There is no scientific evidence that hot weather causes crime, but experts have found strong correlations between rising temperatures and more frequent violent crime. To keep the public safe, officers must be aware of this relationship and anticipate how resource availability and workload may change in the future.

With higher temperatures come higher crime rates
Prior research showed that when temperatures are higher, people are more likely to engage in unlawful activities. Craig Anderson, a professor at the University of Iowa, published a report in 2001 that assessed crime rates during the summer months in the U.S., finding a 2.6 percent increase in assaults and murders above the statistics for winter months.

Anderson explained that higher temperatures may lead to discomfort, causing people to act out in more violent ways. This effect is especially pronounced when people spend more time outdoors—something that most of us do during summer months—often sharing public spaces with others.

In another study examining the behaviors of Chicago residents during the summer, researchers found a surge in violent crime on Saturdays, Sundays and Mondays, days when people share public spaces most. Under these circumstances, others’ personal possessions may become more accessible to thieves, and tensions among community members may escalate more easily.

Laura Brinkman, a former associate director at the University of Chicago Crime Lab, noted that increased crime in the city came during schoolchildren’s summer break: “Juveniles are the most likely to commit crime, in general, so it seems almost obvious that crime may peak during summer months when students are off from school with idle hands.”

Studying data from the last thirty years, economist Matthew Ranson leveraged the connection between temperature and crime to project future impact on police departments due to rising average temperatures around the globe. Ranson calculated that by 2099, law enforcement agencies would face an additional 22,000 murders, 1.2 million aggravated assaults, 2.3 million simple assaults, 180,000 rapes, 2.2 million cases of larceny, 1.3 million burglaries and 280,000 vehicle thefts—all attributed to climate change. The costs of fighting these additional crimes would range anywhere from $38 billion to $115 billion.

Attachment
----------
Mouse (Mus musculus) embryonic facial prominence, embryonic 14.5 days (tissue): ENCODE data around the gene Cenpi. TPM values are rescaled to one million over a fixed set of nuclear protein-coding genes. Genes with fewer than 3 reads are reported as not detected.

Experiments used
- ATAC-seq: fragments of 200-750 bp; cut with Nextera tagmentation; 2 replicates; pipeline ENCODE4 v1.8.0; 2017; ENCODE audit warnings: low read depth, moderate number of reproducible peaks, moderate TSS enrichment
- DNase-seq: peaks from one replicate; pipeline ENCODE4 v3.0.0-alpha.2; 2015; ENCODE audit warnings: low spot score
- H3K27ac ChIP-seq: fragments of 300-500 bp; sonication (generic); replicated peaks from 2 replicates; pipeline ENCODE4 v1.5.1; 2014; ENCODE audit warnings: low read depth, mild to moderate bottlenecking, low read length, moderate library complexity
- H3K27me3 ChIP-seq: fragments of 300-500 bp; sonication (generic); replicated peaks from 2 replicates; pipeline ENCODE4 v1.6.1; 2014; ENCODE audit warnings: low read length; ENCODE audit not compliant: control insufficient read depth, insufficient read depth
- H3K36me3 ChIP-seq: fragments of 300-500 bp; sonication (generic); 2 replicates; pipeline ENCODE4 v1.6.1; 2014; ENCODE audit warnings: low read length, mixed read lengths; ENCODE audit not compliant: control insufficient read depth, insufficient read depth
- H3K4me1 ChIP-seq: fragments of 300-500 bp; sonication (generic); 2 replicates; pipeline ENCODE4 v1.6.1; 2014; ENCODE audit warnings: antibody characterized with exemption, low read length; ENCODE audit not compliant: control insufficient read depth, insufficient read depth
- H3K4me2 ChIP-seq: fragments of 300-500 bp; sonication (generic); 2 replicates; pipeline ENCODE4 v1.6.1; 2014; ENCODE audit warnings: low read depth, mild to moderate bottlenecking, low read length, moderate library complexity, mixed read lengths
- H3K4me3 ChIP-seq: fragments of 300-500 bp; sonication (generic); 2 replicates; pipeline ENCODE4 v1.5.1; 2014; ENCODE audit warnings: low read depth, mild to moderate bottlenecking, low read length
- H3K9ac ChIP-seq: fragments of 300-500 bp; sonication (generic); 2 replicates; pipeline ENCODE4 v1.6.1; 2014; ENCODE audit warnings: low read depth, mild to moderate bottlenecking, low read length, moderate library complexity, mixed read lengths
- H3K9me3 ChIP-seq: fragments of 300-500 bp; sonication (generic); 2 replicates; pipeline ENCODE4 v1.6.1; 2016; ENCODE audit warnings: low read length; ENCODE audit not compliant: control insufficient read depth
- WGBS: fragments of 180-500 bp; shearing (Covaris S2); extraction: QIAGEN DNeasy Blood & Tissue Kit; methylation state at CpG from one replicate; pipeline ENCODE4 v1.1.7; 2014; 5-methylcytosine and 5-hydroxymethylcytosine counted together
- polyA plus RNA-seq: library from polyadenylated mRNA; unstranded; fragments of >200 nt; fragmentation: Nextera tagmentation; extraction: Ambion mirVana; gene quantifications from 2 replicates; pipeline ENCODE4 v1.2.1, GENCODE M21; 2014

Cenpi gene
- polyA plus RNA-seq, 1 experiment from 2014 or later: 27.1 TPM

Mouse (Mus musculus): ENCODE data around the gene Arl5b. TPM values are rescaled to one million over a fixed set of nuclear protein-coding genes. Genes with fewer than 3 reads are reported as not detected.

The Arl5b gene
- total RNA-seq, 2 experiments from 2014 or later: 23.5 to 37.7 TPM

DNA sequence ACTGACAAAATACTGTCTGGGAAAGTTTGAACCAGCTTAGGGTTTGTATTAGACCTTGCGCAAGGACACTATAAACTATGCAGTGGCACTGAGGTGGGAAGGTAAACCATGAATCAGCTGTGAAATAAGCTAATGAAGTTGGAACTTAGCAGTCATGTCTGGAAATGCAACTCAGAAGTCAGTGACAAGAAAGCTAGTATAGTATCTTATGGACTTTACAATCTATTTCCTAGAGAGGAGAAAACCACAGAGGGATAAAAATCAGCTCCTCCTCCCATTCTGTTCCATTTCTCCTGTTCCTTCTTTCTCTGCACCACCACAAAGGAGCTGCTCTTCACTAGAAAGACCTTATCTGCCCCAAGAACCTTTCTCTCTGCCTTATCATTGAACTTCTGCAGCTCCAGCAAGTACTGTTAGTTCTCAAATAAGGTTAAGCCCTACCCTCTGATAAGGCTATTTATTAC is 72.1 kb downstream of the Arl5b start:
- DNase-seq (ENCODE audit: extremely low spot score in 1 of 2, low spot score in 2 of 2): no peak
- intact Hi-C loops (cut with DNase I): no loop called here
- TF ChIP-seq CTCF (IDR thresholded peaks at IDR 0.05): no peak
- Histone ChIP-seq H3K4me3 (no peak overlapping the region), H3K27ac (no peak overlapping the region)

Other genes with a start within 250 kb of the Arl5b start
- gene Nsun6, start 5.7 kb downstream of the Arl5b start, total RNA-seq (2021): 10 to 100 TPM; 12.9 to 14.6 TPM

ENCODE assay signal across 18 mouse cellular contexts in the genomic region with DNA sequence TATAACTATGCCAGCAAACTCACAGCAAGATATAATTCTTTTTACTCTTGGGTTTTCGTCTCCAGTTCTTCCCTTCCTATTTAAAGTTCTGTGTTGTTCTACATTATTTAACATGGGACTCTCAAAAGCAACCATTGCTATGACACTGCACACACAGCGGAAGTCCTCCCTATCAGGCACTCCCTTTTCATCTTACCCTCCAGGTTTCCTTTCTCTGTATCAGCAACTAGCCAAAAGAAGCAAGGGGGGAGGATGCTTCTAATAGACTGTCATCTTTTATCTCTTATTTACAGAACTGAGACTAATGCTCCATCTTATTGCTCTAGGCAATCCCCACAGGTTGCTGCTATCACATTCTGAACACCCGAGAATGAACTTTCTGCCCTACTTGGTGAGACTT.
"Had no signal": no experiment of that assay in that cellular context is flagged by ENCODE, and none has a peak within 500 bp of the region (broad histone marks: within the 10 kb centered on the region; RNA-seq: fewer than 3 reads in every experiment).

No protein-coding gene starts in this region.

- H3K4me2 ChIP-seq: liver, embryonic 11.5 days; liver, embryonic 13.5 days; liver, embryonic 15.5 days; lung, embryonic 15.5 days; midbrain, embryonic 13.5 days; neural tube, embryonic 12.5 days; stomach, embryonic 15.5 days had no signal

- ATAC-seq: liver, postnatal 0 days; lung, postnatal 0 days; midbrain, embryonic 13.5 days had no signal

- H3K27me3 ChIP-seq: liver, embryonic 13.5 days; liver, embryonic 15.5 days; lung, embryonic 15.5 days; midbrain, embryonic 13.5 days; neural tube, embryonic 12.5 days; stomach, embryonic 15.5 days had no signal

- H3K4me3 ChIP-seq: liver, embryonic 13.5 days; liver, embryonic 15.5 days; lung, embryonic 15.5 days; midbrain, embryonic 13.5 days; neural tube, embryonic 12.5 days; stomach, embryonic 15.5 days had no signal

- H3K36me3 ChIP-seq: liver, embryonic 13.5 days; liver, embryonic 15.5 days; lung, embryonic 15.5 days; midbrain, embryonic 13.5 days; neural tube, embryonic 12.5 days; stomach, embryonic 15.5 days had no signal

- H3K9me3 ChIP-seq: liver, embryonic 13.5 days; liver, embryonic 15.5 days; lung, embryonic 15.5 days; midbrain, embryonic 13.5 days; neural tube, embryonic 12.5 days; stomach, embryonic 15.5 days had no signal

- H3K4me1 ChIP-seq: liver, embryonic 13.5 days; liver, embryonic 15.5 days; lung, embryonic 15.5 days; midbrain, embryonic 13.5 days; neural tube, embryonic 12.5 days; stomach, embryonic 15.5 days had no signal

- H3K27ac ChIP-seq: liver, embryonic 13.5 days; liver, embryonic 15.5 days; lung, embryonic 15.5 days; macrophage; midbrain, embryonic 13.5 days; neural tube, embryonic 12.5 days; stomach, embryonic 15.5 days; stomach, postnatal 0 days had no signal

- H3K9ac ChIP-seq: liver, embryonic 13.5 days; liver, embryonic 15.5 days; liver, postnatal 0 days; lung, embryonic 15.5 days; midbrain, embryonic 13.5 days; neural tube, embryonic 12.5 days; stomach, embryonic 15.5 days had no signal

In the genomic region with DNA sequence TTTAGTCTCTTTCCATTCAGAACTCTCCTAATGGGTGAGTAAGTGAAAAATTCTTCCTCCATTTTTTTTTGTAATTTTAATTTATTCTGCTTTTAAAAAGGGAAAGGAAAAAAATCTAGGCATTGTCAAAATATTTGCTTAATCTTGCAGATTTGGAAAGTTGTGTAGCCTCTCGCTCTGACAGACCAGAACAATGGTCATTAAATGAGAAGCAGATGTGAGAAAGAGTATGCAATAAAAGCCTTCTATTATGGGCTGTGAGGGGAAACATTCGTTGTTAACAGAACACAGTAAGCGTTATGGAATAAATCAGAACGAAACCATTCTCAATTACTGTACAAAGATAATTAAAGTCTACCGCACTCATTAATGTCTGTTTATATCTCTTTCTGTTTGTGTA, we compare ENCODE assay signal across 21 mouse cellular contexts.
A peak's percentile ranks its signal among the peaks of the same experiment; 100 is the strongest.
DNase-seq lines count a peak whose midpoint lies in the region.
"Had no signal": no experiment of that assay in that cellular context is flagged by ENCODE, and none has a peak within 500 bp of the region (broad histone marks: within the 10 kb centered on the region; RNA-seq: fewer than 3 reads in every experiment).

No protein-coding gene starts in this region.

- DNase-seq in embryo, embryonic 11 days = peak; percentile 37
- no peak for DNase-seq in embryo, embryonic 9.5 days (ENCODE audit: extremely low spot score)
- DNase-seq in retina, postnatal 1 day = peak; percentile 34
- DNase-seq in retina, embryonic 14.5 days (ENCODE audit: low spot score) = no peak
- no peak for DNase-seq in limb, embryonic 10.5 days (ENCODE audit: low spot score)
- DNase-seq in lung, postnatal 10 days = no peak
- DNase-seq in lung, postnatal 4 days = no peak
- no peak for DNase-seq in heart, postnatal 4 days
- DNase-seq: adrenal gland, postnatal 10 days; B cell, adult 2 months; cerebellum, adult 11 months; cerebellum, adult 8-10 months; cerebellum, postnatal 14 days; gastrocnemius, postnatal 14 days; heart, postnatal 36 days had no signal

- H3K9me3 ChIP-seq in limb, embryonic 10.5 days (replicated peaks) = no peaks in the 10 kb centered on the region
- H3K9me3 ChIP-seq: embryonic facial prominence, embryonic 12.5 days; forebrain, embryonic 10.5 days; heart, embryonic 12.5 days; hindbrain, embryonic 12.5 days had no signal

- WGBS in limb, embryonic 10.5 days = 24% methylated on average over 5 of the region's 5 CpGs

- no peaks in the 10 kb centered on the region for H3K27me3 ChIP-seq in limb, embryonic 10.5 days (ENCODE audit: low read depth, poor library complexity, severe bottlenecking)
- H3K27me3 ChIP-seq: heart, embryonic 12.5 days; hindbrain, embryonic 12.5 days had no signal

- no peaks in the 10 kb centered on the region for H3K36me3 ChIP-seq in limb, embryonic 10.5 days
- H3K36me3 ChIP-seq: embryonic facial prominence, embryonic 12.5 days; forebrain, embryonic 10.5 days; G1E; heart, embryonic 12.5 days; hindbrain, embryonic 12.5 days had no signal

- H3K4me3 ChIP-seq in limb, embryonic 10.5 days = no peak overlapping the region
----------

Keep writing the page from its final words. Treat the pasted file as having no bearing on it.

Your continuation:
Anticipate weather-related changes to policing
Not all researchers agree with Ranson’s extrapolation. His presumption of a linear relationship between temperature and crime, where extreme heat leads to ever-increasing violence, is countered by studies that suggest temperatures reach thresholds where the relationship breaks.

A study analyzing crime rates in Dallas between 1993 and 1999 discovered that rate of increase in violent offenses lessened after temperatures reached 80 degrees Fahrenheit. Furthermore, at 90 degrees the relationship between temperature and crime became negatively correlated, or curvilinear. Eventually, the increasing heat becomes so oppressive, it pushes people back inside for shade and air-conditioning.

Linear and curvilinear interpretations of crime and temperature paint two distinct pictures of future criminal landscapes. Whereas Ranson may see all law enforcement resources similarly taxed as the temperature rises, the existence of criminal thresholds means a shift in resource needs, with violent crime moving north and law enforcement expertise likely migrating with it. Cities in the South, typically home to more violent crime than their cooler counterparts, may see relief in the future when summer temperatures become unbearable.

Changes in climate—such as weather volatility, rising temperatures, and natural disasters—may help push people to act irrationally. Questionable behavior by citizens impacts the workload of emergency responders. Understanding past crime-temperature relationships—and tracking how each community is adapting to new weather patterns—will inform future law enforcement strategy. This knowledge may not help officers prevent crime altogether, but it will place them in a better position to anticipate future emergencies.

For more information about the impact of rising temperatures on future crime, read our whitepaper, “Climate and Crime” in Thought Leadership.

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